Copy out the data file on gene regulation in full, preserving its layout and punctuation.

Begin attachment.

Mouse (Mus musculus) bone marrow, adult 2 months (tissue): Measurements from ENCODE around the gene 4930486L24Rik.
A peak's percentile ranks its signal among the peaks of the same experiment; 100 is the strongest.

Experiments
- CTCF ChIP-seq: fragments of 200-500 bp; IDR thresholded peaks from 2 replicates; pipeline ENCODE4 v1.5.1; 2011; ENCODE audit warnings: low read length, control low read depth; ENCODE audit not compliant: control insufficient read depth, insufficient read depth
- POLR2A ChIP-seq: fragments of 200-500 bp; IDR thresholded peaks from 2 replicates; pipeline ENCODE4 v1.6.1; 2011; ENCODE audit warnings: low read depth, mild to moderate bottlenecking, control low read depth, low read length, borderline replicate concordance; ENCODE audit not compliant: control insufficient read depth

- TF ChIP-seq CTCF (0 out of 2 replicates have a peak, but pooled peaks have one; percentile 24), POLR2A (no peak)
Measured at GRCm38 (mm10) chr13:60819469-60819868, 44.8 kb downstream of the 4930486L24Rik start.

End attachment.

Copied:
Mouse (Mus musculus) bone marrow, adult 2 months (tissue): Measurements from ENCODE around the gene 4930486L24Rik.
A peak's percentile ranks its signal among the peaks of the same experiment; 100 is the strongest.

Experiments
- CTCF ChIP-seq: fragments of 200-500 bp; IDR thresholded peaks from 2 replicates; pipeline ENCODE4 v1.5.1; 2011; ENCODE audit warnings: low read length, control low read depth; ENCODE audit not compliant: control insufficient read depth, insufficient read depth
- POLR2A ChIP-seq: fragments of 200-500 bp; IDR thresholded peaks from 2 replicates; pipeline ENCODE4 v1.6.1; 2011; ENCODE audit warnings: low read depth, mild to moderate bottlenecking, control low read depth, low read length, borderline replicate concordance; ENCODE audit not compliant: control insufficient read depth

- TF ChIP-seq CTCF (0 out of 2 replicates have a peak, but pooled peaks have one; percentile 24), POLR2A (no peak)
Measured at GRCm38 (mm10) chr13:60819469-60819868, 44.8 kb downstream of the 4930486L24Rik start.